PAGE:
The vehicle exhaust gases that are present within the sampling cell 50 selectively absorb different bands of wavelengths that are output from the broadband source 14. The specific absorption bands are a function of the chemical species that are present within the exhaust gas, while the amount of absorption within a given band is a function of the concentration of the associated absorbing chemical species within the exhaust gas. The partially absorbed radiation is coupled, via the fiber optic bundle 56, to the filter/detector pairs (24, 26) of the sensor 40 where the amount of absorption within selected ones of the wavelength bands is measured.
The sensor system of this invention can be configured to accommodate a variety of wavelengths and, hence, different chemical species. For example, the embodiment illustrated in FIG. 2 can employ four filter/detector pairs in the infrared region (for example, within the range of approximately one micrometer to approximately 15 micrometers), or mixtures of detector/filter pairs sensitive at shorter wavelengths (for example, the ultraviolet (UV) and visible wavelengths) or longer wavelengths. By example, the chemical species NO exhibits absorption peaks that enable it to be sensed in either the IR, UV or VLWIR wavelength bands.
Referring again to FIG. 1, it is within the scope of this invention to provide an optical source that outputs radiation within two distinct wavelength bands, such as the IR (source 14) and the UV (source 15 and associated fiber optic 17). In FIG. 1 the separate UV and IR sources are combined through optical diffractive and/or reflecting optics to pass through a common optical fiber or fiber bundle 19. In this case it may be desirable to employ the UV radiation for determining the concentration of NO, while the IR radiation is used for the other chemical species of interest, and also for the REF channel.
By example, the monolithic embodiment of the sensor assembly 60 shown in FIG. 5 utilizes the single fiber 22 or fiber bundle 56 to illuminate chemically specific filter/detector combinations. In this embodiment there are three mid-wave (3-5 micrometers) IR-responsive filter/detector pairs (CO, HC, CO2), and one UV-responsive filter/detector pair (for NOx).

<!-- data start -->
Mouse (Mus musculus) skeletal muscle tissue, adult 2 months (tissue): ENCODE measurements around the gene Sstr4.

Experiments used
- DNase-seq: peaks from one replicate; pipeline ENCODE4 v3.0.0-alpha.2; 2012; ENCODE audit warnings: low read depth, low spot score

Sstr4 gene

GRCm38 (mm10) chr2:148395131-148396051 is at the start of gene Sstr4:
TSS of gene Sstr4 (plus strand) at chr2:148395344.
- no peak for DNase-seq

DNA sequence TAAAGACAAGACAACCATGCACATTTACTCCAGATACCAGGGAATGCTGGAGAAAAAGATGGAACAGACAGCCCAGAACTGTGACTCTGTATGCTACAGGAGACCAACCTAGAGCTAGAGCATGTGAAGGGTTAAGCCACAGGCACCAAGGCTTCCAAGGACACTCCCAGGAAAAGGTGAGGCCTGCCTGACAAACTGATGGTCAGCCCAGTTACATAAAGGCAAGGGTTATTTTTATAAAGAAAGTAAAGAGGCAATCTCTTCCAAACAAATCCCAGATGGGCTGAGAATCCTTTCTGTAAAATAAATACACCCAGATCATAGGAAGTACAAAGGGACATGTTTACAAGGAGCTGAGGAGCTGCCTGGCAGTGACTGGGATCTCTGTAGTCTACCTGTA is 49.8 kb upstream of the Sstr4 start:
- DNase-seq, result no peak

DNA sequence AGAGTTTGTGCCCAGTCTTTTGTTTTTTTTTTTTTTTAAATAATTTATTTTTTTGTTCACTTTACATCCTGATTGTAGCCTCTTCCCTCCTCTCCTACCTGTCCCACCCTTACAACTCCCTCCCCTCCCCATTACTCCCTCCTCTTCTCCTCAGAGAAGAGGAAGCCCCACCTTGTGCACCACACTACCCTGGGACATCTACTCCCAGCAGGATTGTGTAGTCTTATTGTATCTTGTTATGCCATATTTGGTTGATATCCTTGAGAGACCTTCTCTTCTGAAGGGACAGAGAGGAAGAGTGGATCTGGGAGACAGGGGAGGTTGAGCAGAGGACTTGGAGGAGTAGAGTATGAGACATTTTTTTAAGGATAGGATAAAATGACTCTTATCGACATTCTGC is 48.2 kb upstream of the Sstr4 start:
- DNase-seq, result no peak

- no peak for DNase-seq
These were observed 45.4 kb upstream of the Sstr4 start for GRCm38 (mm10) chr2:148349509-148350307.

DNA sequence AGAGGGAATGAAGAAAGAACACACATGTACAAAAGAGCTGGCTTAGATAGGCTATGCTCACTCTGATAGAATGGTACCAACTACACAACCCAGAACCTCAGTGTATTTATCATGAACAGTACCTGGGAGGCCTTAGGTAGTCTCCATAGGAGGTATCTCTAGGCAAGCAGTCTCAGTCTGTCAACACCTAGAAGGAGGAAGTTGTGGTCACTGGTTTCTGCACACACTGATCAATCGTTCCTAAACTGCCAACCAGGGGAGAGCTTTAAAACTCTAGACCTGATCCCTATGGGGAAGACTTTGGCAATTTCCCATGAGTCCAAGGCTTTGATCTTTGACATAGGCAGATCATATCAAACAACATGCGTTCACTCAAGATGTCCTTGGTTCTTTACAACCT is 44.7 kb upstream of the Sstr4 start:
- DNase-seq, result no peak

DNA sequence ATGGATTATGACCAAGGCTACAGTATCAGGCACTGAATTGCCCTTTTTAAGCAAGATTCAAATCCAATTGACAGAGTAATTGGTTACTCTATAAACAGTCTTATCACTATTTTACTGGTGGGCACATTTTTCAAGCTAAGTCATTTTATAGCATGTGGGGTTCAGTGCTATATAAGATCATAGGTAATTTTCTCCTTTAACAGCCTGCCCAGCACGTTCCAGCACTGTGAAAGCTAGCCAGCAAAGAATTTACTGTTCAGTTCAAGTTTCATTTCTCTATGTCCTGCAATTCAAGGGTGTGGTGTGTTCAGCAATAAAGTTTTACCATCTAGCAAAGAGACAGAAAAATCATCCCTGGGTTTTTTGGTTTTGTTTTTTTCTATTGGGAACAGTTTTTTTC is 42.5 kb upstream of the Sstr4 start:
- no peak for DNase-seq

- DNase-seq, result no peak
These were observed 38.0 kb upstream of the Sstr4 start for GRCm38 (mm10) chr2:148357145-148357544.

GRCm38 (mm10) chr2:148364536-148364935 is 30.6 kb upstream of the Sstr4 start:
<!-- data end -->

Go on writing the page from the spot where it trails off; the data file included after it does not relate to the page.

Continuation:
The spectral regions that may be utilized by various embodiments of this invention include, but are not limited to, the UV (below approximately 0.4 micrometers), the visible (approximately 0.4-0.8; micrometers), short wavelength IR (SWIR, approximately 0.8-3 micrometers), mid-wavelength IR (MWIR, approximately 3-8 micrometers), long wavelength IR (LWIR, approximately 8-12 micrometers), very long wavelength IR (VLWIR, approximately 12-20 micrometers), and the far IR (FIR, approximately 20-1000 micrometers).
Further in accordance with this invention the sampling cell 12 is provided with one or both of a mechanism for retarding an accumulation of an emission gas constituent upon the transparent window portion, and a mechanism for removing an accumulation of an emission gas constituent from the window.
More particularly, FIG. 6 is a simplified cross-sectional view, not to scale, that illustrates a sampling cell 70 of this invention having recessed window portions 72a and 72b with baffles 74a and 74b that provide a protective air flow to shield the window portions from contact with particulates in the exhaust gas emission. A goal of this embodiment of the sampling cell 70 is to provide and maintain a clear optical path over an assumed 100,00 mile lifetime of the vehicle that includes the sensor system, even in the presence of moderate to heavy particulate densities in the exhaust gas stream. The recessed window portions 72a and 72b, in combination with baffles 74a and 74b, air inlets 76a and 76b, and air outlets 78a and 78b, provide a controlled air flow, i.e. a "Bernouilli" layer, to protect the surfaces of the IR transparent windows from carbon depositions.
FIG. 7 is a schematic diagram that illustrates a further embodiment of a sampling cell 80, specifically one having a self-cleaning IR-transparent window 82. In this embodiment the window 82 includes a thin film heater, such as a thin film resistor 84, that is periodically energized to heat the window 82 to above the approximately 600° C. ignition temperature of the (principally) carbon depositions that accumulate on the window 82. This is a regenerative procedure that is triggered by an apparent reduction in the illumination level of the reference detector 24d (FIG. 1). A high current is generated by a power amplifier 86 when a sense amplifier 88 detects that the output of the reference detector 24d falls below a predetermined level set by a reference voltage (Vref). The output of the power amplifier 86 may be applied through a half-wave rectifying diode 90 and thence to the thin film resistor 84, thereby heating the window 82 to temperatures above the 600° C. ignition temperature of the carbon deposits. When a sufficient amount of the carbon deposit has been burned away the output of the reference detector 24d rises above the threshold set by Vref, thereby turning off the power amplifier 86.
It may be desirable to provide some degree of hysteresis so as to keep the thin film resistor 84 energized for a set period of time (for example, 10 seconds) after the reference detector output increases above the threshold set by Vref. This insures that a significant portion of the carbon deposit is burned away, and thus avoids a situation where the IR transmissivity of the window 82, as determined from the output of the reference detector 24d, is operated very close to the level set by the reference voltage Vref.